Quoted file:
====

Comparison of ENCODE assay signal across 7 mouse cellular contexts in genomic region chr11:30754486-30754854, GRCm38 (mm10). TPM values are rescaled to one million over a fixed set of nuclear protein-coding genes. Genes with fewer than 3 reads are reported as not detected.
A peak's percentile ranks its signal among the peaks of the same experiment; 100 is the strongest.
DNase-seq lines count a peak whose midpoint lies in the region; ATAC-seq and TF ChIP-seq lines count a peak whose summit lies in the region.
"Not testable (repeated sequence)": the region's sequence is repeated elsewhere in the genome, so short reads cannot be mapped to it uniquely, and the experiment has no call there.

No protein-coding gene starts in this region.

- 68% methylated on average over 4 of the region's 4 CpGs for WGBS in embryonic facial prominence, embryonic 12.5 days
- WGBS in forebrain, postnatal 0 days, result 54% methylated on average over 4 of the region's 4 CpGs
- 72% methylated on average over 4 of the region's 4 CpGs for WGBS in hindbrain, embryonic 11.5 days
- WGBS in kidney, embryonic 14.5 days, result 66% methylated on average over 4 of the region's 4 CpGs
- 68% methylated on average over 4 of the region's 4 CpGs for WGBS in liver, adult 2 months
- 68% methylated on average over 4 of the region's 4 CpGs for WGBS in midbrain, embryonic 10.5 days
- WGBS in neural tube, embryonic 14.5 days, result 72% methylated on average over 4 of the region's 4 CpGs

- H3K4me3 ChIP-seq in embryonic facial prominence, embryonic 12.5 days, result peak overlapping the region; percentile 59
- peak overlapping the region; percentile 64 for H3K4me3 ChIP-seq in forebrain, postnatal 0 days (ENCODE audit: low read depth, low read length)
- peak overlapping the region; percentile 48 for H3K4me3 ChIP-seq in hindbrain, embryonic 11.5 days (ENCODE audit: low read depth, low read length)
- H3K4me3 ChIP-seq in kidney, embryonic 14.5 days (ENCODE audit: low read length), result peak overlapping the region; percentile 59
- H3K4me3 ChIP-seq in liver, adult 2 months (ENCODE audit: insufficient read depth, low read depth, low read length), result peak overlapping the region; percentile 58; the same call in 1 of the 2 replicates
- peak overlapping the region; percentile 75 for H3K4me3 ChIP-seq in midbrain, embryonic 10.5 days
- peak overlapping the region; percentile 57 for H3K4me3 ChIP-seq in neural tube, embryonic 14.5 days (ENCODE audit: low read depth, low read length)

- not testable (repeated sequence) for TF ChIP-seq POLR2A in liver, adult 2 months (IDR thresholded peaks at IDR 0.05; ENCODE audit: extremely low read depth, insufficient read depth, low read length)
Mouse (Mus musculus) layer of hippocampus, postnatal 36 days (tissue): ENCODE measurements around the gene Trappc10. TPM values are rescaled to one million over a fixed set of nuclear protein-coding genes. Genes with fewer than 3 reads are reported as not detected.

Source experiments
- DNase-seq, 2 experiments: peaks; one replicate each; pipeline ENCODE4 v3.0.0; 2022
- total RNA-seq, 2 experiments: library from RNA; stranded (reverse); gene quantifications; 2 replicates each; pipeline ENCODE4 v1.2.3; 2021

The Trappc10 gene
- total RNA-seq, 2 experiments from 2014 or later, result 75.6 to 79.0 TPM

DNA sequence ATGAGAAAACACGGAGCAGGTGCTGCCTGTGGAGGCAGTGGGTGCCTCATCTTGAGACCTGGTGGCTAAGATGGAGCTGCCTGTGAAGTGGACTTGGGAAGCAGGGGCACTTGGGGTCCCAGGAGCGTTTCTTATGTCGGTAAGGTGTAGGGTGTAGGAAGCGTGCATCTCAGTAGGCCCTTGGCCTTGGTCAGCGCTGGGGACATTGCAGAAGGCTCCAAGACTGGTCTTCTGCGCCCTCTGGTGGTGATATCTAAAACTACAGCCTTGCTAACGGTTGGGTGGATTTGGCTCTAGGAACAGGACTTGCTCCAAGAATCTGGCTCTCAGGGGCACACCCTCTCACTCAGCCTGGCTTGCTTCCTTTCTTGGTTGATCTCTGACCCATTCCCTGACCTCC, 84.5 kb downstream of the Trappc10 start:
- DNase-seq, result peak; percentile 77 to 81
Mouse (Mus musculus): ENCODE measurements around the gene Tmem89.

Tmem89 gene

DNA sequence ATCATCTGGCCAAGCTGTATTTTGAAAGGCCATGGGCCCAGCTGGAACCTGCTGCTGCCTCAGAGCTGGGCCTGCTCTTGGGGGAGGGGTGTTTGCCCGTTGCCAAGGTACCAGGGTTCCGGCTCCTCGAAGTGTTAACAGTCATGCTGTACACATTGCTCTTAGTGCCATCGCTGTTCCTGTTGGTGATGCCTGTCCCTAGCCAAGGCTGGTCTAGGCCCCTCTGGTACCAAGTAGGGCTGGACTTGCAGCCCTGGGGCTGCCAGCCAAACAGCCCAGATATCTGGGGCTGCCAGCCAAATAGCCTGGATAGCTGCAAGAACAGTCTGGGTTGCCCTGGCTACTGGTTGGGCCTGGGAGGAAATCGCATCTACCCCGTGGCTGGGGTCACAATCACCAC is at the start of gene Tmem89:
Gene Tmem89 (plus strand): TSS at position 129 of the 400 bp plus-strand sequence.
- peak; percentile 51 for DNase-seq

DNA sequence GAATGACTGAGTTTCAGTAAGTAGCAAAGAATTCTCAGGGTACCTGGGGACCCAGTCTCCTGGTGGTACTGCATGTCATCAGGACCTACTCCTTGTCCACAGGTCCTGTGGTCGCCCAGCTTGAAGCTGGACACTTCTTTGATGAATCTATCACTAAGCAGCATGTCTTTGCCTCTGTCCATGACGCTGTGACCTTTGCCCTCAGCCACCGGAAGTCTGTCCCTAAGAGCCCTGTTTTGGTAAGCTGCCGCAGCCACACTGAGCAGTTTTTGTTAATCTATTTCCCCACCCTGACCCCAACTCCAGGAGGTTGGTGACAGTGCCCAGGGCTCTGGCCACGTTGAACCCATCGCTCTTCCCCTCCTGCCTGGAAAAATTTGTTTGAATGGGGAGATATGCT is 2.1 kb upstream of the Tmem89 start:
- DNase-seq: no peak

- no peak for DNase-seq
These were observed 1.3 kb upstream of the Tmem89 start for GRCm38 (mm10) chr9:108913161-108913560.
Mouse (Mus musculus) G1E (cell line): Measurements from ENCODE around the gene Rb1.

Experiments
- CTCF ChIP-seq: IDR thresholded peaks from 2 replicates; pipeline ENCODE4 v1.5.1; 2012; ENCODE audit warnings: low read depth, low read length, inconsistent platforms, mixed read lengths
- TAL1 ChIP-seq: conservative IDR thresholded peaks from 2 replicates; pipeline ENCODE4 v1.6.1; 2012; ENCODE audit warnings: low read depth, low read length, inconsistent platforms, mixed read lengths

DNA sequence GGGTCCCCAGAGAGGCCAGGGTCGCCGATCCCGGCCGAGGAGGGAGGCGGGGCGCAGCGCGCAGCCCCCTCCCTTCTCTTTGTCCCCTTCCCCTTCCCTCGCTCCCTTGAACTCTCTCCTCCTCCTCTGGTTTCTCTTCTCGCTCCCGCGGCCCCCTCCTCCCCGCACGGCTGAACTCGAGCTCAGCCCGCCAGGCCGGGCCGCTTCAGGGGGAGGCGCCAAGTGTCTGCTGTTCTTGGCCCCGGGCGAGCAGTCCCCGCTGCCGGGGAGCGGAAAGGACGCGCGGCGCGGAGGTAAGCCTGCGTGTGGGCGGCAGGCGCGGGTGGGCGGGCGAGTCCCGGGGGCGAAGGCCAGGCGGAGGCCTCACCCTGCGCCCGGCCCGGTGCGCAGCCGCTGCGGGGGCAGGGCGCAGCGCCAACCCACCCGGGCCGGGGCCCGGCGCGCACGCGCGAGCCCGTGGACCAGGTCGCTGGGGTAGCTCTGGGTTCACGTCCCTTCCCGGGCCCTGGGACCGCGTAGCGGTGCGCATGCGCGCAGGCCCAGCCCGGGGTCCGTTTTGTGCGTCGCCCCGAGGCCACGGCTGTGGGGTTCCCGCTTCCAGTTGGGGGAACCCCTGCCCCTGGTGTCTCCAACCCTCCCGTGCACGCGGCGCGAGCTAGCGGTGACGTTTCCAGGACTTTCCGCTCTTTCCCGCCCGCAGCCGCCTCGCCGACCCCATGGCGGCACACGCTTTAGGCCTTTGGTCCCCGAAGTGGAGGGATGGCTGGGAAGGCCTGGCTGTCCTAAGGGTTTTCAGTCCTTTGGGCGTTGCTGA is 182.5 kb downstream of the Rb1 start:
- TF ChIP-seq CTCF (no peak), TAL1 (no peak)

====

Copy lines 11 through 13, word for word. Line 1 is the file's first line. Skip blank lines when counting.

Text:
- 68% methylated on average over 4 of the region's 4 CpGs for WGBS in midbrain, embryonic 10.5 days
- WGBS in neural tube, embryonic 14.5 days, result 72% methylated on average over 4 of the region's 4 CpGs

- H3K4me3 ChIP-seq in embryonic facial prominence, embryonic 12.5 days, result peak overlapping the region; percentile 59